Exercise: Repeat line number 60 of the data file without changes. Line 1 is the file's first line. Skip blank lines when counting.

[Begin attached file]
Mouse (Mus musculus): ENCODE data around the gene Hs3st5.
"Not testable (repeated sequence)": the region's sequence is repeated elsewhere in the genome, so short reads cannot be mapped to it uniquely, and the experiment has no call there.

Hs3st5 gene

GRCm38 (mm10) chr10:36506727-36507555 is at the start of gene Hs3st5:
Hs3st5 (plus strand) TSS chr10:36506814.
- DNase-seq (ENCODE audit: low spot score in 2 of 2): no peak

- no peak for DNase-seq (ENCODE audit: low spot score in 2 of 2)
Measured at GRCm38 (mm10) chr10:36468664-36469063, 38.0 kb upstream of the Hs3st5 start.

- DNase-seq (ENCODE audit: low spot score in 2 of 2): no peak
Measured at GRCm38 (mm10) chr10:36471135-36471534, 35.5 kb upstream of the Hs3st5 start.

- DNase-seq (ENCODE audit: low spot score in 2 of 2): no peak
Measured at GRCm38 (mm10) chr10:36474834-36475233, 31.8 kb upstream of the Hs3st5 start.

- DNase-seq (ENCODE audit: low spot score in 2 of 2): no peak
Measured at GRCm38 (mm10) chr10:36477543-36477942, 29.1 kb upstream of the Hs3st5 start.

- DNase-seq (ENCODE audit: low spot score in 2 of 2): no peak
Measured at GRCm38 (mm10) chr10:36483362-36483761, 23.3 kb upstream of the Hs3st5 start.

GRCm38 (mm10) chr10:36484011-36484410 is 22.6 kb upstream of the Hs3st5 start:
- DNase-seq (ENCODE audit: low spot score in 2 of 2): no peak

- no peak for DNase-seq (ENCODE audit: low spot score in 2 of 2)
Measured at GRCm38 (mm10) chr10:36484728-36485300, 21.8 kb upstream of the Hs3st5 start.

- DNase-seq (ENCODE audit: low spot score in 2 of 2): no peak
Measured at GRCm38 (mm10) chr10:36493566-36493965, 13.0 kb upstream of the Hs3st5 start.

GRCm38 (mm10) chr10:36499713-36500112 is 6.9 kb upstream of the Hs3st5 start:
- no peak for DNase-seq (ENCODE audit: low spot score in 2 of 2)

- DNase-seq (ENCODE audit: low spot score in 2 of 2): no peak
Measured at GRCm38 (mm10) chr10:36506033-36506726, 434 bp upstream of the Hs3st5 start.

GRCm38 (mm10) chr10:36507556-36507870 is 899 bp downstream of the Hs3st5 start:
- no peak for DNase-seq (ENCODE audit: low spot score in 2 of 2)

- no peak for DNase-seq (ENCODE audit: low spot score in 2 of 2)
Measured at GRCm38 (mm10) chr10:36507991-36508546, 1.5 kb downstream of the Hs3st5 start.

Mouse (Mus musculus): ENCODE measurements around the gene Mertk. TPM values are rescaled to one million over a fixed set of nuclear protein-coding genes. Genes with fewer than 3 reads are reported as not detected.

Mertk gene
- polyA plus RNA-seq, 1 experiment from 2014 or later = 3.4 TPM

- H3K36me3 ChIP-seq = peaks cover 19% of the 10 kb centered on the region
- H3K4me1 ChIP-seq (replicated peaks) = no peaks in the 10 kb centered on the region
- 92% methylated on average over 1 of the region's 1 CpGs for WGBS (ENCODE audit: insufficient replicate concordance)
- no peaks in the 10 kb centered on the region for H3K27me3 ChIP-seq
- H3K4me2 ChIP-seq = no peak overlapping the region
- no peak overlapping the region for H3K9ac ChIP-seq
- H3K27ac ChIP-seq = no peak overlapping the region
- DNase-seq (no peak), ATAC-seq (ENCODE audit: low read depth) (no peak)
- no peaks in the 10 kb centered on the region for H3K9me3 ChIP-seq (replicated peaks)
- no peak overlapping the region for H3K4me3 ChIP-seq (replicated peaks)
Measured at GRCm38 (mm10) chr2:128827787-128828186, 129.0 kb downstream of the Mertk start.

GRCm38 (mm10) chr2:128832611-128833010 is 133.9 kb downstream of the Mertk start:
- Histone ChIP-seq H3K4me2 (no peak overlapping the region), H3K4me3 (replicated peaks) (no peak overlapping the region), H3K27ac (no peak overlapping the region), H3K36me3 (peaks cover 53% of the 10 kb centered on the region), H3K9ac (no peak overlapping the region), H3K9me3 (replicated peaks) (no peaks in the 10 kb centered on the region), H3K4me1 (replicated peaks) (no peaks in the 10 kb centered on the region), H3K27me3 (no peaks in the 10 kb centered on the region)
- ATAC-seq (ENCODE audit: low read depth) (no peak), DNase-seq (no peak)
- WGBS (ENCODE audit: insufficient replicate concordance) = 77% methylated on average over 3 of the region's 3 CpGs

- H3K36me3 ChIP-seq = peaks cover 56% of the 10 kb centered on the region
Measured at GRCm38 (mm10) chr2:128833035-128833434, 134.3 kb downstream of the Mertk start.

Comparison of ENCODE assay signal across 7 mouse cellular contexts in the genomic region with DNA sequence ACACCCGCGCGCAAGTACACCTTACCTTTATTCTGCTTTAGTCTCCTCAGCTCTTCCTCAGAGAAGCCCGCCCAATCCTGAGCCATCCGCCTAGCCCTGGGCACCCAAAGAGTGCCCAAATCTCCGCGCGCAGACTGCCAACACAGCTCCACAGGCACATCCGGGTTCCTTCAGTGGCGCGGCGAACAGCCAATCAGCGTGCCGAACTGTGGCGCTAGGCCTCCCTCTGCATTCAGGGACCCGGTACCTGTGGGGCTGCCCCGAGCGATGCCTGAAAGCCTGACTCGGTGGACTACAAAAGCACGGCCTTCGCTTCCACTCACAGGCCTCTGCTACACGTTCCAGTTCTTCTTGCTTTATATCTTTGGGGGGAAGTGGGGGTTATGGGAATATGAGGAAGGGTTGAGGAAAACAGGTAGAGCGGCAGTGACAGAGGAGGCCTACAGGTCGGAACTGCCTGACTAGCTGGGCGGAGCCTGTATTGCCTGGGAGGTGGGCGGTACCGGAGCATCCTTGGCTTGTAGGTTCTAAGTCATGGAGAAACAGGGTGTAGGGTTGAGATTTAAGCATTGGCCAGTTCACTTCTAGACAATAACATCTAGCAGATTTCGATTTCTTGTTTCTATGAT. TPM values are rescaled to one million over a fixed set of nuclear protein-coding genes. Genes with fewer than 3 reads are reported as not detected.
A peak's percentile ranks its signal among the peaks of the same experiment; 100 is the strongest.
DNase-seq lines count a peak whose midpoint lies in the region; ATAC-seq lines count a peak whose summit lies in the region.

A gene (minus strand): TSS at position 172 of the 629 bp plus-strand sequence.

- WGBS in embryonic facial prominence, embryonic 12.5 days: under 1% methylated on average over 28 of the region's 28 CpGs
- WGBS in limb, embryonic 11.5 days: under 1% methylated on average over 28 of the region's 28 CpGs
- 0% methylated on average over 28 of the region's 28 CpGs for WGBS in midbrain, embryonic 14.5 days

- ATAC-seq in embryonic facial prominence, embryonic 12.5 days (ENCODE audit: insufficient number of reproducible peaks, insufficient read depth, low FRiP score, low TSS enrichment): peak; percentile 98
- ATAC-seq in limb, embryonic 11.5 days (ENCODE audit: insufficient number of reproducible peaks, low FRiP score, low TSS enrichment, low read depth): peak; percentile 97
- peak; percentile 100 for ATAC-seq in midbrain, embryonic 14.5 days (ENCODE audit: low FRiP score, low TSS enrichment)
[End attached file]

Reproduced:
- peak; percentile 100 for ATAC-seq in midbrain, embryonic 14.5 days (ENCODE audit: low FRiP score, low TSS enrichment)